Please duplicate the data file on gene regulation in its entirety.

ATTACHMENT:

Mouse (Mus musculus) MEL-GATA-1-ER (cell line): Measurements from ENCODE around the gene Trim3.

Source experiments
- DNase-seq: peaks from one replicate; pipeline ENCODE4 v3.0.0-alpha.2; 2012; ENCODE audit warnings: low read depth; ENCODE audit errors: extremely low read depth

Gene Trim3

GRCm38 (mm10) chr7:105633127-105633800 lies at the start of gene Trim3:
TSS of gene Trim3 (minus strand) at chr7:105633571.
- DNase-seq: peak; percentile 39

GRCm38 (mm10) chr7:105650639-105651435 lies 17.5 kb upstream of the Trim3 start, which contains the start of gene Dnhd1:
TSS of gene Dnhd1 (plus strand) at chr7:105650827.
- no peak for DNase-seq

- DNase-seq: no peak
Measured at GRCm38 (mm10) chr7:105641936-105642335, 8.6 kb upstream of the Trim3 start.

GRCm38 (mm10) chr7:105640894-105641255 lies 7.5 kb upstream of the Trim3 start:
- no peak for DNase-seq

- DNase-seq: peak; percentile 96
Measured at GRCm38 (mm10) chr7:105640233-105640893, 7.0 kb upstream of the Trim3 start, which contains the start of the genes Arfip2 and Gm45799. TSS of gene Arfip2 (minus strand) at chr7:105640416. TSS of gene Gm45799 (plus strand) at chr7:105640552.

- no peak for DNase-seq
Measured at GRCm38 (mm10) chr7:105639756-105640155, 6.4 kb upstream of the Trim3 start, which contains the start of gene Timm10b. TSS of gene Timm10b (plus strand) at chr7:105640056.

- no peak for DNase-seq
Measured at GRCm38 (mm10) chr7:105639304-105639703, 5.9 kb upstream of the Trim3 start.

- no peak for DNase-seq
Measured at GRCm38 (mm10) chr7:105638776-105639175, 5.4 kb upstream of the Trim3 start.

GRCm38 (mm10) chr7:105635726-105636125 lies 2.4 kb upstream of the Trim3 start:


Mouse (Mus musculus) MEL-GATA-1-ER (cell line): Measurements from ENCODE around the gene Trim3.

Source experiments
- DNase-seq: peaks from one replicate; pipeline ENCODE4 v3.0.0-alpha.2; 2012; ENCODE audit warnings: low read depth; ENCODE audit errors: extremely low read depth

Gene Trim3

GRCm38 (mm10) chr7:105633127-105633800 lies at the start of gene Trim3:
TSS of gene Trim3 (minus strand) at chr7:105633571.
- DNase-seq: peak; percentile 39

GRCm38 (mm10) chr7:105650639-105651435 lies 17.5 kb upstream of the Trim3 start, which contains the start of gene Dnhd1:
TSS of gene Dnhd1 (plus strand) at chr7:105650827.
- no peak for DNase-seq

- DNase-seq: no peak
Measured at GRCm38 (mm10) chr7:105641936-105642335, 8.6 kb upstream of the Trim3 start.

GRCm38 (mm10) chr7:105640894-105641255 lies 7.5 kb upstream of the Trim3 start:
- no peak for DNase-seq

- DNase-seq: peak; percentile 96
Measured at GRCm38 (mm10) chr7:105640233-105640893, 7.0 kb upstream of the Trim3 start, which contains the start of the genes Arfip2 and Gm45799. TSS of gene Arfip2 (minus strand) at chr7:105640416. TSS of gene Gm45799 (plus strand) at chr7:105640552.

- no peak for DNase-seq
Measured at GRCm38 (mm10) chr7:105639756-105640155, 6.4 kb upstream of the Trim3 start, which contains the start of gene Timm10b. TSS of gene Timm10b (plus strand) at chr7:105640056.

- no peak for DNase-seq
Measured at GRCm38 (mm10) chr7:105639304-105639703, 5.9 kb upstream of the Trim3 start.

- no peak for DNase-seq
Measured at GRCm38 (mm10) chr7:105638776-105639175, 5.4 kb upstream of the Trim3 start.

GRCm38 (mm10) chr7:105635726-105636125 lies 2.4 kb upstream of the Trim3 start: